Miller v. King, No. 02-13348.

CourtUnited States Courts of Appeals. United States Court of Appeals (11th Circuit)
Writing for the CourtHull
Citation384 F.3d 1248
PartiesTracy MILLER, Plaintiff-Appellant, United States of America, Intervenor, v. Ronald KING, Defendant-Appellee, Wayne Garner, The State of Georgia, The Georgia Department of Corrections, Johnny Sikes, Defendants.
Decision Date14 September 2004
Docket NumberNo. 02-13348.
384 F.3d 1248
Tracy MILLER, Plaintiff-Appellant,
United States of America, Intervenor,
v.
Ronald KING, Defendant-Appellee,
Wayne Garner, The State of Georgia, The Georgia Department of Corrections, Johnny Sikes, Defendants.
No. 02-13348.
United States Court of Appeals, Eleventh Circuit.
September 14, 2004.

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Gordon L. Hamrick, IV (Court-Appointed), Bondurant, Mixson & Elmore, LLP, Atlanta, GA, for Miller.

David Victor Weber, Martinez, GA, David E. Lansford, Atlanta, GA, for King.

Sarah E. Harrington, Kevin Russell, U.S. Dept. of Justice, Washington, DC, for Intervenor.

Appeal from the United States District Court for the Southern District of Georgia.

Before CARNES, HULL and HILL, Circuit Judges.

HULL, Circuit Judge:


Plaintiff Tracy Miller ("Miller"), a paraplegic state prisoner, appeals the grant of summary judgment on his Eighth-Amendment claims brought under 42 U.S.C. § 1983 and his disability-discrimination claims brought under Title II of the Americans with Disabilities Act, 42 U.S.C. §§ 12131-12165 ("ADA").

After review and oral argument, we reverse as to Miller's: (1) Eighth-Amendment claims under § 1983 for monetary damages against defendant Sikes in his individual capacity; (2) Eighth-Amendment claims under § 1983 for injunctive relief against defendant Sikes in his official capacity; and (3) ADA claims for injunctive relief against defendant Sikes in his official capacity. We affirm as to Miller's ADA claims for monetary damages as to

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all defendants and as to all other claims against all defendants.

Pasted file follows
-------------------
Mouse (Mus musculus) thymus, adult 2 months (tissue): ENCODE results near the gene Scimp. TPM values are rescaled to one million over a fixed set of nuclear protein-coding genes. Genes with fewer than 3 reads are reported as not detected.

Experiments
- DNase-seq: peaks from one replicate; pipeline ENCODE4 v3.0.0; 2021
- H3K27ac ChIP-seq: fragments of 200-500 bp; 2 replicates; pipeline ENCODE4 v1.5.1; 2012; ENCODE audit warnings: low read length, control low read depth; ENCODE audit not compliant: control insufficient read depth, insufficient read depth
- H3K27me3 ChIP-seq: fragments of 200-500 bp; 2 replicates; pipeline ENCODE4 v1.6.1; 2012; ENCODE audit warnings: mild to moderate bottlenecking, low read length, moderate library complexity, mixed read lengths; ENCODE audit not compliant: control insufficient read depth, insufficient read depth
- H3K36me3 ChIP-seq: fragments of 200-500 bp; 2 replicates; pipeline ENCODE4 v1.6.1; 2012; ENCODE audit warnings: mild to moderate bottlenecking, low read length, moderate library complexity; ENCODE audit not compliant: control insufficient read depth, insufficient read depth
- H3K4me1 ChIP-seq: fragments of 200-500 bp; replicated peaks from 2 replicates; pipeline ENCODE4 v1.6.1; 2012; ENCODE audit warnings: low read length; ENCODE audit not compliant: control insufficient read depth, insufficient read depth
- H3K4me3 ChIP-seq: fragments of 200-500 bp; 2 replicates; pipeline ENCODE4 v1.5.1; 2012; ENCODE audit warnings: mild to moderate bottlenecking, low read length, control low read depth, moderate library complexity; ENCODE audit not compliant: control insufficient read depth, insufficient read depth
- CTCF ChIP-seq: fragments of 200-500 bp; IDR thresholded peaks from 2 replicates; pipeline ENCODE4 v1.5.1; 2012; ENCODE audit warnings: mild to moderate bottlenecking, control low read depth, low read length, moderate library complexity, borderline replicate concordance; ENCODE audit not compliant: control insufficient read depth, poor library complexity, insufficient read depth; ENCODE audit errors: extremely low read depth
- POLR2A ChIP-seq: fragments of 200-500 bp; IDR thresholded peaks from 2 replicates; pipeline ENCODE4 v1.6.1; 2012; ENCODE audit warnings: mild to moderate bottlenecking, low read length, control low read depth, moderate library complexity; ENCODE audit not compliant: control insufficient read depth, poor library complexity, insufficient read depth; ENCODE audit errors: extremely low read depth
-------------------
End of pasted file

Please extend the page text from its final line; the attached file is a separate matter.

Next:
I. BACKGROUND

Miller is a paraplegic, wheelchair-bound inmate at Georgia State Prison ("GSP") in Reidsville, Georgia. Miller suffers from complete paralysis in his right leg, partial paralysis in his left leg, and a neurogenic bladder condition that causes urinary incontinence. At GSP, Miller is housed in disciplinary isolation in the "K-Building," which is designated a "high maximum" security section of the prison. As a result of more than 180 disciplinary reports, Miller has been held in isolation in the K-Building since at least 1998, and is due to remain in isolation for a total of more than eight years. Able-bodied inmates in disciplinary isolation are housed in less stringent units than the "high maximum" security K-Building. Because K-Building cells are so small and not accommodated for the wheelchair-bound, prison policy calls for beds to be removed daily so that the wheelchair-bound inmates have some minimal area within which to move around their cells.1

A. Complaint

Miller originally filed this action under 42 U.S.C. § 1983 against Ronald King, the Hearing Officer for the Office of Inmate Discipline at GSP, and Wayne Garner, Commissioner of the Georgia Department of Corrections ("GDOC"), in their official and individual capacities. The original complaint alleged that the defendants had deprived Miller of various due-process rights under the Fourteenth Amendment, including the right to present witnesses in his disciplinary hearings. Miller also alleged that the defendants had placed him in isolation because he is disabled and in retaliation for his filing suits.

Miller subsequently amended his complaint to add as defendants the State of Georgia, the GDOC, and GSP Warden Johnny Sikes, in his official and individual capacities. Miller also added disability-discrimination claims under Title II of the ADA, retaliation claims under the First Amendment, and cruel-and-unusual-punishment claims under the Eighth Amendment. Miller's complaint (as amended, the "Complaint") sought monetary and injunctive relief.

Regarding his Eighth-Amendment and ADA claims, Miller's Complaint essentially makes the following claims against the defendants: (1) that there is no room in his small cell for him to maneuver his wheelchair, making him immobile and restrained for extended periods of time and that this problem is exacerbated by GSP staff's failure to remove his bed from his cell daily, as prison policy requires for wheelchair-bound inmates; (2) that the showers and toilets in the K-Building are not wheelchair-accessible, that he has been denied the opportunity to bathe regularly and to obtain basic hygiene, and that GSP staff have not provided him necessary urine catheters or assistance in using portable toilets, resulting in Miller's urination and defecation on himself; and (3) that GSP officials and staff have ignored his medical complaints, failed to provide him with rudimentary medical devices required for his paraplegic condition, including leg braces, orthopedic shoes, a wheelchair-accessible van, and wheelchair repairs, and failed to provide him with required medical care,